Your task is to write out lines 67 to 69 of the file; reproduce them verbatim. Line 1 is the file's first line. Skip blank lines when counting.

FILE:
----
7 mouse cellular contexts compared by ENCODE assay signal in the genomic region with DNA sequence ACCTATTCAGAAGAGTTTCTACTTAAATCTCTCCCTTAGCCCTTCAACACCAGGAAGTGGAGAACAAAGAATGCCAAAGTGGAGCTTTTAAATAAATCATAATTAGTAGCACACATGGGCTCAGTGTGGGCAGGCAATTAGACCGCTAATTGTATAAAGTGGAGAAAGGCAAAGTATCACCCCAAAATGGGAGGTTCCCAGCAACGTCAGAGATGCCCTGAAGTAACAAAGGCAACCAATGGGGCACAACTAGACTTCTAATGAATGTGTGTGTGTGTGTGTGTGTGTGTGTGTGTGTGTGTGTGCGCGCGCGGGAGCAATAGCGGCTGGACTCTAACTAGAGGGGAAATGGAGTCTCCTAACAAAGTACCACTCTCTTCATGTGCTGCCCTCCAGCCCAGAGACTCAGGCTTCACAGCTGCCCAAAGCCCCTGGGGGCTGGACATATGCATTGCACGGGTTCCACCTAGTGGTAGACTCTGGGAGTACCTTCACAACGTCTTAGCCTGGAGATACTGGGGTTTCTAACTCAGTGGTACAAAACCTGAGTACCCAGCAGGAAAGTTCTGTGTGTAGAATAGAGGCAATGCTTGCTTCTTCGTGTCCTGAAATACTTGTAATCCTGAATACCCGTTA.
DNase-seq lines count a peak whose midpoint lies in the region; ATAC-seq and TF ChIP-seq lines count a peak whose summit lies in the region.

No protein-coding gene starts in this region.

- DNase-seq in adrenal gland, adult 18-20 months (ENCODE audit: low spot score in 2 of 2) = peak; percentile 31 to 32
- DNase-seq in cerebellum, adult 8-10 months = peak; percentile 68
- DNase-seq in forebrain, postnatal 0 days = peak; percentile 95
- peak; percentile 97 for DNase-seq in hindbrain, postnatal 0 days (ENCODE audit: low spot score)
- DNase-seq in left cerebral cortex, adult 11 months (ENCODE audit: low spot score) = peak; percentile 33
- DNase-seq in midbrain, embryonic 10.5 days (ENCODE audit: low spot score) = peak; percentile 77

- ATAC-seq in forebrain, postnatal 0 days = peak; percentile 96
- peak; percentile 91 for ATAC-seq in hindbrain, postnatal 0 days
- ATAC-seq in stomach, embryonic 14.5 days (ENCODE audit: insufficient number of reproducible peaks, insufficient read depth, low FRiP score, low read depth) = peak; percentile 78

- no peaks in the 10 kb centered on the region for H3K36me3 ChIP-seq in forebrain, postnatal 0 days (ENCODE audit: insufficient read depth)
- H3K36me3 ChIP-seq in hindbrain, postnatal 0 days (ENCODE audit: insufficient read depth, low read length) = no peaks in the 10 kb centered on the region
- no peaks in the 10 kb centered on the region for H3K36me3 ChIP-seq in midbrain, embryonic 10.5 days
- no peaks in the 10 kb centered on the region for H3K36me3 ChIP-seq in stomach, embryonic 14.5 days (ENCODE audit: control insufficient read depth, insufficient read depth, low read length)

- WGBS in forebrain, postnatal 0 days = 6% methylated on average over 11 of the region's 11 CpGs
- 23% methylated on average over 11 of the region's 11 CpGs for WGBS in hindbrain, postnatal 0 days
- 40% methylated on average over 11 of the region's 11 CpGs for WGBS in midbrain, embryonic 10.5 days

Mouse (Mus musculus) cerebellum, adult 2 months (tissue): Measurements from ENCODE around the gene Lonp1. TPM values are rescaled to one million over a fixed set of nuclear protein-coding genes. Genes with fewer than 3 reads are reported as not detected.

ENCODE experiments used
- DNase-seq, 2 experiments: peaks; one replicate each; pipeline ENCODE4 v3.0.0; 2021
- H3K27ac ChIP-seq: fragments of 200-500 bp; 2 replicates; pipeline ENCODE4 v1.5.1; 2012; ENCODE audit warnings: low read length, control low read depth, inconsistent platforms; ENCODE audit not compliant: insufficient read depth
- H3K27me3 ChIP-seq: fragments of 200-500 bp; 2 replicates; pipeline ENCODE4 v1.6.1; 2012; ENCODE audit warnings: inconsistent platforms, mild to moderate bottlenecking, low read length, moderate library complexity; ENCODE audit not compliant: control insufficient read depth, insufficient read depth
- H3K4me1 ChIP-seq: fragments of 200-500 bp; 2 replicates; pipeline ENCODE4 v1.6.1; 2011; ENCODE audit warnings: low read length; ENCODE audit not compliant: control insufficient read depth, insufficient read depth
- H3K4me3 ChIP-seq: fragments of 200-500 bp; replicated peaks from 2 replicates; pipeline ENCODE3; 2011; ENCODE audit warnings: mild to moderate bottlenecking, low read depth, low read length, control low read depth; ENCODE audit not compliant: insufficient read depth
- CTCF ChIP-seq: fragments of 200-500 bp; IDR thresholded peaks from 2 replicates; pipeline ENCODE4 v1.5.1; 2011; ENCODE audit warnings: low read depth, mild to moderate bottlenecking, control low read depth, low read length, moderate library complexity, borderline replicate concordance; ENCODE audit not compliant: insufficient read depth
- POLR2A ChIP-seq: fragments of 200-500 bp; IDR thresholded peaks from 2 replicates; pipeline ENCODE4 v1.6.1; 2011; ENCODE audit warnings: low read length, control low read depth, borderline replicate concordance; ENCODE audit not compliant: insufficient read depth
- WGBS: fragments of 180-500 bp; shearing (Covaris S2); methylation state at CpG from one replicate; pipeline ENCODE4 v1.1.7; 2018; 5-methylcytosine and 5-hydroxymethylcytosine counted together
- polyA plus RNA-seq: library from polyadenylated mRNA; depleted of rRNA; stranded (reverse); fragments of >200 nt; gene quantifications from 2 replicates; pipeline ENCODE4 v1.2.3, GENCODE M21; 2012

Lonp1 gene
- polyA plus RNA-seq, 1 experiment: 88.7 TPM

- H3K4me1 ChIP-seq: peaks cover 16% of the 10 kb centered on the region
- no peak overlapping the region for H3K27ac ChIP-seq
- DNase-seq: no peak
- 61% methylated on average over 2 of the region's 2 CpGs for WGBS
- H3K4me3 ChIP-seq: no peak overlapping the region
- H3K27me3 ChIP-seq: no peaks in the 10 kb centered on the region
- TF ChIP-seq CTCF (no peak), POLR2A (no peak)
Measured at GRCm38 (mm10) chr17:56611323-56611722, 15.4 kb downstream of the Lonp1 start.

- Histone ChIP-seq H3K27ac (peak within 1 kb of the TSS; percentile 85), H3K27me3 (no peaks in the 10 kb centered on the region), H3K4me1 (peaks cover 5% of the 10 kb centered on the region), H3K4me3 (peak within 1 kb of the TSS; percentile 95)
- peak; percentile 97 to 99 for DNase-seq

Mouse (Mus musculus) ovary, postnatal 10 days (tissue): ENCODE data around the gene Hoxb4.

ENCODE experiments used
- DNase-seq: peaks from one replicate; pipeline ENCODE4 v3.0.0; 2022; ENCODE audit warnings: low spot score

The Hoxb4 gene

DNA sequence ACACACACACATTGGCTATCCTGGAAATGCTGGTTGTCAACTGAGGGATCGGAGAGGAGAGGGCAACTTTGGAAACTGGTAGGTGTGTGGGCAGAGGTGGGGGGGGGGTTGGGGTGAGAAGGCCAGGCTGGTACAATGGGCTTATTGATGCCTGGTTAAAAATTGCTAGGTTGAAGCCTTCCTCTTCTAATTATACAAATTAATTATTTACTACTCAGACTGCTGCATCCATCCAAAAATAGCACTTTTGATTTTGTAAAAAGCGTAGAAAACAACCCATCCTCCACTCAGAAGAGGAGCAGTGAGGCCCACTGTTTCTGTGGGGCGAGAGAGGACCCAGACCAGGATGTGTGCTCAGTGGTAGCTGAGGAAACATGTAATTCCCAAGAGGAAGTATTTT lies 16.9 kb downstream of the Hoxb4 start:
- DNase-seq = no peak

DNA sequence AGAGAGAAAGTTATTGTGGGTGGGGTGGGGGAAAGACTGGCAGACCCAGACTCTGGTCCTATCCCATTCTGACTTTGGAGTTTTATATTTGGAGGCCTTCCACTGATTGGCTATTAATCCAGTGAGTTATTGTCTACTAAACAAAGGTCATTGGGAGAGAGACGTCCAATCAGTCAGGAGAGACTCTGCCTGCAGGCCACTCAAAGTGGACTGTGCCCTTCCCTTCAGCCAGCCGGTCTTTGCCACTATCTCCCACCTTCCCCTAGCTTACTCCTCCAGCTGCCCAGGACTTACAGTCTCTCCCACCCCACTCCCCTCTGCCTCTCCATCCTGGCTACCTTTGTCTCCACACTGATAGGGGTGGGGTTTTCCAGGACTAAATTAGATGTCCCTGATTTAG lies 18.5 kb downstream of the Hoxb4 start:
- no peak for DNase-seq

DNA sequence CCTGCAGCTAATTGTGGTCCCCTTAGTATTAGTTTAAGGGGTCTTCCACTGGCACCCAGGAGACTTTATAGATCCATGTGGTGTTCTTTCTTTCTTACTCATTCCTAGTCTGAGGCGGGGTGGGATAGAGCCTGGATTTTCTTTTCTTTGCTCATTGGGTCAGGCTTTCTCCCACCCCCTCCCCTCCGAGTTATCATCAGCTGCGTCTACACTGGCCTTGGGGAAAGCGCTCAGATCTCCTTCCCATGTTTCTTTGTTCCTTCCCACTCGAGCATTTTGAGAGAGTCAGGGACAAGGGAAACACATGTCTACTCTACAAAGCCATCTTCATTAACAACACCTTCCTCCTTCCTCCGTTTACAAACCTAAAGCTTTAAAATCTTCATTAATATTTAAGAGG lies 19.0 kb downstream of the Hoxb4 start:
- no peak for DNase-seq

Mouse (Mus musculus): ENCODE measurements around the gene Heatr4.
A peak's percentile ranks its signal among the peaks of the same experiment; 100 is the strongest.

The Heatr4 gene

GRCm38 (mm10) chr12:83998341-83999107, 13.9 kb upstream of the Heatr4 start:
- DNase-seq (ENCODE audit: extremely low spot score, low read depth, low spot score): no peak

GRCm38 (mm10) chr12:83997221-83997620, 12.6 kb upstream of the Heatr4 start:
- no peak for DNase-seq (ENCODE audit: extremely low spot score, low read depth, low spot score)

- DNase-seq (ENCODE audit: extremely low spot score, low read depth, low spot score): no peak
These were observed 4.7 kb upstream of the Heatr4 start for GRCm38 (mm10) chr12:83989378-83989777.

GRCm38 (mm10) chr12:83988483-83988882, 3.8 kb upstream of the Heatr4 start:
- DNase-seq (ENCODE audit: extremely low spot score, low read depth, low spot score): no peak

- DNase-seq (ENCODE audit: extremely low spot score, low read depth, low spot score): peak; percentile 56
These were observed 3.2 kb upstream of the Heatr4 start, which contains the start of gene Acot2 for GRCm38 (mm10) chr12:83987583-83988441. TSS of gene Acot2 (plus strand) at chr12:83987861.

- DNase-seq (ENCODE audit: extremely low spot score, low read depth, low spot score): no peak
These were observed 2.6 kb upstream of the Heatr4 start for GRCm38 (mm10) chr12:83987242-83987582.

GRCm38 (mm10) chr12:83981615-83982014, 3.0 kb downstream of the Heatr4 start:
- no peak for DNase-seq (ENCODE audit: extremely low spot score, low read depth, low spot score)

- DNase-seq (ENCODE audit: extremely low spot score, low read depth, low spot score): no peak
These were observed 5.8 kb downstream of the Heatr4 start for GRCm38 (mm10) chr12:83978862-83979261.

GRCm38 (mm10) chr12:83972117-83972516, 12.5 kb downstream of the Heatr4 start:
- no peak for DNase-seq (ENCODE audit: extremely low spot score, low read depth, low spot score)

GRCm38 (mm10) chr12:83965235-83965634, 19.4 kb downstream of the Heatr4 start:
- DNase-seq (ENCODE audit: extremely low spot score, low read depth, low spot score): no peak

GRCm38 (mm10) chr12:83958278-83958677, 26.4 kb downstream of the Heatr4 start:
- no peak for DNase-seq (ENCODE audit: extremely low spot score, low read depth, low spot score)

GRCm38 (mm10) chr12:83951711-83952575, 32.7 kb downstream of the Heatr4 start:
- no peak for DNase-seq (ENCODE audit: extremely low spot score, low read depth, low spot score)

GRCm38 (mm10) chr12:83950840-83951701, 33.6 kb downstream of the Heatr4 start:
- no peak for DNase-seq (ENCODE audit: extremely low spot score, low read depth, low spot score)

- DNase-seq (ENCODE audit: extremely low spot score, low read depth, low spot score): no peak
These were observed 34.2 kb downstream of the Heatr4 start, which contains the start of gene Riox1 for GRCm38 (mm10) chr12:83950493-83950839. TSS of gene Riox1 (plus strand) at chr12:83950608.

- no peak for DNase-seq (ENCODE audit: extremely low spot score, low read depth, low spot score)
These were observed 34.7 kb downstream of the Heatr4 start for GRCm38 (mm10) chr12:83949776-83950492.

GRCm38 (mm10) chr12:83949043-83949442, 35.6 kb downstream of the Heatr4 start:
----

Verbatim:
These were observed 2.6 kb upstream of the Heatr4 start for GRCm38 (mm10) chr12:83987242-83987582.

GRCm38 (mm10) chr12:83981615-83982014, 3.0 kb downstream of the Heatr4 start:
- no peak for DNase-seq (ENCODE audit: extremely low spot score, low read depth, low spot score)